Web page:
Paper bingo offers enjoyment for all ages

Paper bingo offers enjoyment for all ages

Paper bingo offers enjoyment for all ages

Mark Schuster

Paper bingo sessions held at a local Indian casino can provide numerous benefits to tribal members, as well as a pastime for people of all ages.

Eastern Shawnee Bordertown Bingo and Gaming in Seneca, Okla., provides numerous gambling activities for interested adults, including off-track betting and electronic gaming, but the main draw may well be the nightly paper bingo sessions.

Ronnie Lawson, employee of the casino, said the paper bingo sessions can draw in around 450 people on an average night.

“I’ve seen people spend between the bare minimum of $11.50 for one pack (of bingo cards) up to those people who spend well over $200 for one session,” Lawson said. “Sometimes it makes you wonder where these people get their money.”

Lawson said while problems with patrons who spend well beyond their means at the casino are not uncommon, those instances almost never occur with paper bingo.

“Most people who play paper bingo have a set on what they are going to spend,” Lawson said. “They usually play the same thing every time, so they know what they’re getting into.”

Unlike the other games in the casino, which are electronic and programmed to only pay out every so often, Lawson said the odds at winning at paper bingo are better.

“If you just buy the minimum pack of 13 cards, you have at least a 13 in 700 shot of winning something,” he said. “That’s pretty good odds in gambling. When you play a machine, you only have a one in several thousand shot of winning. With paper, everyone has an equal shot.”

Lawson, who did not reveal how much money the casino makes from paper bingo, said the revenues of the casino provide full medical coverage, as well as housing, eye-glasses, clothing and many other necessities to the thousands of tribe members.

“It’s all paid for by the casino,” Lawson said.

Aside from supporting thousands of people, paper bingo provides a social interaction for many of its participants, some who come from as far away as St. Louis to play at the Seneca casino.

Archabe Daniel, who has been playing bingo for 35 years, rides a chartered bus to Seneca from St. Louis every weekend to play bingo. For her, the casino offers a pleasant atmosphere and a chance to mingle with friends.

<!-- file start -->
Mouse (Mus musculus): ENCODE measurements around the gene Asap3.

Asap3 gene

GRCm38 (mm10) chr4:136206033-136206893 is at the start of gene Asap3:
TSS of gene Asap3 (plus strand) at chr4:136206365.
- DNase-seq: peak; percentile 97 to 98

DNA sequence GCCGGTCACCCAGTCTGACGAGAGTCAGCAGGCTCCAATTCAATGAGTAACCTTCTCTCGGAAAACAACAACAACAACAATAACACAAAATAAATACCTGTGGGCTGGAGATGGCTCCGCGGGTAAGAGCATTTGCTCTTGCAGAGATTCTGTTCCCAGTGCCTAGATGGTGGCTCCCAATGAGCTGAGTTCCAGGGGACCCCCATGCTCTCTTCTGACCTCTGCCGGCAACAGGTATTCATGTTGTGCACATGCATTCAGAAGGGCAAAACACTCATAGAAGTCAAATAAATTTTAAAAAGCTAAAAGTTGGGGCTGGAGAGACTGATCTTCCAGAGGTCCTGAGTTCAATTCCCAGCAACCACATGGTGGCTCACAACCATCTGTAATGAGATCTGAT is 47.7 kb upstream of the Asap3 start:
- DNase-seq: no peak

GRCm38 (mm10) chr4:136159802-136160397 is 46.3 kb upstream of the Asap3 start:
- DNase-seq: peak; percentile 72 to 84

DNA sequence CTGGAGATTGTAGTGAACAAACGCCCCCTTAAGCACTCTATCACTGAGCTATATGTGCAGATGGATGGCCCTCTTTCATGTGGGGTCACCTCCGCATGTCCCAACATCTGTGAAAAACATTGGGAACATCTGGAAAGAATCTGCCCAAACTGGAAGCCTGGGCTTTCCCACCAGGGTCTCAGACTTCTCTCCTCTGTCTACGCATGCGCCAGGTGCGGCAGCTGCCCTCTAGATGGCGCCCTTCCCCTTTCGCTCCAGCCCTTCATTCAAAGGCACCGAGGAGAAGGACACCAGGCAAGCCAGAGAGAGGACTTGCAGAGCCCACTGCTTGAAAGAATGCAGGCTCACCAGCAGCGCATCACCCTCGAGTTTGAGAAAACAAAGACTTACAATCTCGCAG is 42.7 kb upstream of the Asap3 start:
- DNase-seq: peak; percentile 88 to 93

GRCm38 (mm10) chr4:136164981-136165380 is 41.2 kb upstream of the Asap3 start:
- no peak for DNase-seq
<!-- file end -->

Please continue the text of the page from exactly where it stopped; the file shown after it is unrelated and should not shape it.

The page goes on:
“I don’t work, so it’s something that fills my time,” Daniel said. “Aside from my friends who ride the bus from St. Louis, I also know several people who ride buses from Kansas City and Springfield. We like to talk and catch up.”

Daniel said she first became interested in bingo when she heard of a local lady who had won a large jackpot, and Daniel has been playing ever since.

“The most I’ve ever won from one session of bingo is $3,600,” she said.

Harriet Davis, Neosho, has been playing bingo for 13 years and considers herself addicted to the hobby. She said she had to be dragged to a casino the first time she played.

“It took a friend of mine a year to talk me into it,” Davis said. “When I finally went, I won. For the next month, she, I or both of us won something. That gets you hooked.”

Davis plays bingo twice a week and spends around $90 for each session. She said she almost always wins something.

“Even if it’s just a few dollars from a small jackpot I have to share with several other people, I usually win something,” Davis said.

She said bingo is not just a senior-citizen hobby, but one enjoyed by all ages.

“It used to be almost exclusively a senior pastime, but not anymore,” she said. “Things have changed.”

Davis said the Seneca facility is a good place to go to play bingo, with friendly, personable staff and reasonable prices – a sentiment echoed by Daniel.

“It’s nice, and the workers are very friendly,” Daniel said.

“It’s a good place to play that doesn’t get overly crowded,” Davis said. “When you walk in the door, you feel like you have a chance.”

For those interested in taking a chance, the casino is open 24 hours a day, 7 days a week. Paper bingo sessions are held from 7 p.m. to 10 p.m., with early-bird sessions starting at 6 p.m.

There is also an afternoon session on Sunday, which starts at 2 p.m. The price for a basic regular session packet, which includes 13 cards, is $11.50.

Value sessions are also held on certain nights of the week. Packets for these sessions are $8.50.

For more information, call (800) 957-2435.